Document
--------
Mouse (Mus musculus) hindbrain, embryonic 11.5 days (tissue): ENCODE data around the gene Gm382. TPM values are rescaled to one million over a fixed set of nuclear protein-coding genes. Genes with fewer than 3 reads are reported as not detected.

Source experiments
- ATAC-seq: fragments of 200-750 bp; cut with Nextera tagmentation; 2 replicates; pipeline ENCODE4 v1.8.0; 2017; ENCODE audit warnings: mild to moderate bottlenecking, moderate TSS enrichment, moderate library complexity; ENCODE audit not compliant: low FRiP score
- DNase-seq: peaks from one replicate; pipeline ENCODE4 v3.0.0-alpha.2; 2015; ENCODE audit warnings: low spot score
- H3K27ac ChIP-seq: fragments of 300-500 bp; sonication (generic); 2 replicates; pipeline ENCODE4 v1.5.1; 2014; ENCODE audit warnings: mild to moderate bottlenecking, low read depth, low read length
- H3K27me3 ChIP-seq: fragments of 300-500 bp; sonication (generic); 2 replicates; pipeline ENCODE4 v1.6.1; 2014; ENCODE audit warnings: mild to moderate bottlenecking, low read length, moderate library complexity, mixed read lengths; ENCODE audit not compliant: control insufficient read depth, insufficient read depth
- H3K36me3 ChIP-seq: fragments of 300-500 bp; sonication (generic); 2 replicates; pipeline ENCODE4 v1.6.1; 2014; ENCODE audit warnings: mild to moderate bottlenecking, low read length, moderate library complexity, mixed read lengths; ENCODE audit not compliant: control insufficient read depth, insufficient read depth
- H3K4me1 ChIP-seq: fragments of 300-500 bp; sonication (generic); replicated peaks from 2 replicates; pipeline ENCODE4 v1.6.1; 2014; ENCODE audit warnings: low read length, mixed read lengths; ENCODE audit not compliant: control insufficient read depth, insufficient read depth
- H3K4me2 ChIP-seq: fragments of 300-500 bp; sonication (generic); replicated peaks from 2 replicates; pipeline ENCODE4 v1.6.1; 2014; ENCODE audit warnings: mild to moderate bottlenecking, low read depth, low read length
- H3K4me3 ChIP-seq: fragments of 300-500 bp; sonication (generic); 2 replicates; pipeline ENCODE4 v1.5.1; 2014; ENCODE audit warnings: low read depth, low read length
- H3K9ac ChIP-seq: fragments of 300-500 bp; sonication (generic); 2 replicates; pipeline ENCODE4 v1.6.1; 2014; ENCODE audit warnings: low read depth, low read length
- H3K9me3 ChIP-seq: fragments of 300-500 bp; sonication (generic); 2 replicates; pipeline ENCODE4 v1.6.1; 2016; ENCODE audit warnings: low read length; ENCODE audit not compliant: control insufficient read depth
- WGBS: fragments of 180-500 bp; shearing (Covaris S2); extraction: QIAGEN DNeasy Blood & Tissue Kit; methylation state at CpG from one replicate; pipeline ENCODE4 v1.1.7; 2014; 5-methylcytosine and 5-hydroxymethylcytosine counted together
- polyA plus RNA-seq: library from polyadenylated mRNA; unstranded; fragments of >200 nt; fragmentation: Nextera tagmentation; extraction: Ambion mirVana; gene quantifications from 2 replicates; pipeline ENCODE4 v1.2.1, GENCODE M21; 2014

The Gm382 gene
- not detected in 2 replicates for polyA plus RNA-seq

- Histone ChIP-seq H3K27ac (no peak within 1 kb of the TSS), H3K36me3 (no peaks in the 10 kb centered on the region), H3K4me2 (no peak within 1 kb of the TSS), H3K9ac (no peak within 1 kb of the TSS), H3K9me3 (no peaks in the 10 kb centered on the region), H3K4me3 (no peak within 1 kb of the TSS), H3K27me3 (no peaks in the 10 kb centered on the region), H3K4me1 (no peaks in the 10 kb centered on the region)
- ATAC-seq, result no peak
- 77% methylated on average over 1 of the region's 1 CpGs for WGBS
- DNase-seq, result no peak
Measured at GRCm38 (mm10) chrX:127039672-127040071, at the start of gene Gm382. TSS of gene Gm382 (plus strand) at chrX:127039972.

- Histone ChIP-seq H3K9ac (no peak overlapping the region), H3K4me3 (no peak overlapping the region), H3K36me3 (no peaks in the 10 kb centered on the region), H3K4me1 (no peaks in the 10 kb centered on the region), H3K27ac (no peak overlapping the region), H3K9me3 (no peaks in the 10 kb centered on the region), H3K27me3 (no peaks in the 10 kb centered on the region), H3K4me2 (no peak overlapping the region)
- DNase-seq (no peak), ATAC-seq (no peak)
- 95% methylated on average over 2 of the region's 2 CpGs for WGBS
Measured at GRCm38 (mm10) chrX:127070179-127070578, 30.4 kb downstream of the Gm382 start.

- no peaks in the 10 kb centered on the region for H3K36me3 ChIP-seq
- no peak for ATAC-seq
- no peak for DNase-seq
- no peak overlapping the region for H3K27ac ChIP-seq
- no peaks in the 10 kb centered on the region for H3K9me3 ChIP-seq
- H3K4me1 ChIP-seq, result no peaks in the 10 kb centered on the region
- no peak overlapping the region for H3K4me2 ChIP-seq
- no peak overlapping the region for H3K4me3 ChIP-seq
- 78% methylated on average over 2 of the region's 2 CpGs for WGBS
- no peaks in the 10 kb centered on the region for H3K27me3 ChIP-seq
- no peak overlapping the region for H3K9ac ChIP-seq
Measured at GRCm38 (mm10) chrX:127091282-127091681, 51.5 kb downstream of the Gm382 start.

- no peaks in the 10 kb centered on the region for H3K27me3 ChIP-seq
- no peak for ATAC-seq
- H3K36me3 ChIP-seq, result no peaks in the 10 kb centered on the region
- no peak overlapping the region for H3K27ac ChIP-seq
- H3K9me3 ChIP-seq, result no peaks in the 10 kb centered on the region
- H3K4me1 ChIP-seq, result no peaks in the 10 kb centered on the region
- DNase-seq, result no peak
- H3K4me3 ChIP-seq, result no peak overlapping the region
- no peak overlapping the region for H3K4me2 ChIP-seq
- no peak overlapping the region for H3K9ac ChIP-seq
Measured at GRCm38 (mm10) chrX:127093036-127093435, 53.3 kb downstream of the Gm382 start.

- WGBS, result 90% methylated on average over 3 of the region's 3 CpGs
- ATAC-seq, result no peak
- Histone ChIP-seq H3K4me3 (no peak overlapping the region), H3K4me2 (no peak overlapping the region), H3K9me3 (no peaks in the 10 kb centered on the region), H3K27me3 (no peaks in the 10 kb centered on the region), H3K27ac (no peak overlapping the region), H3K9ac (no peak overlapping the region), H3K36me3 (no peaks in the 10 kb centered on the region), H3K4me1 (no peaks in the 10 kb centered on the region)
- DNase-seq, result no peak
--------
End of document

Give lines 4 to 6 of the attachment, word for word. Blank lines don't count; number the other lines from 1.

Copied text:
- DNase-seq: peaks from one replicate; pipeline ENCODE4 v3.0.0-alpha.2; 2015; ENCODE audit warnings: low spot score
- H3K27ac ChIP-seq: fragments of 300-500 bp; sonication (generic); 2 replicates; pipeline ENCODE4 v1.5.1; 2014; ENCODE audit warnings: mild to moderate bottlenecking, low read depth, low read length
- H3K27me3 ChIP-seq: fragments of 300-500 bp; sonication (generic); 2 replicates; pipeline ENCODE4 v1.6.1; 2014; ENCODE audit warnings: mild to moderate bottlenecking, low read length, moderate library complexity, mixed read lengths; ENCODE audit not compliant: control insufficient read depth, insufficient read depth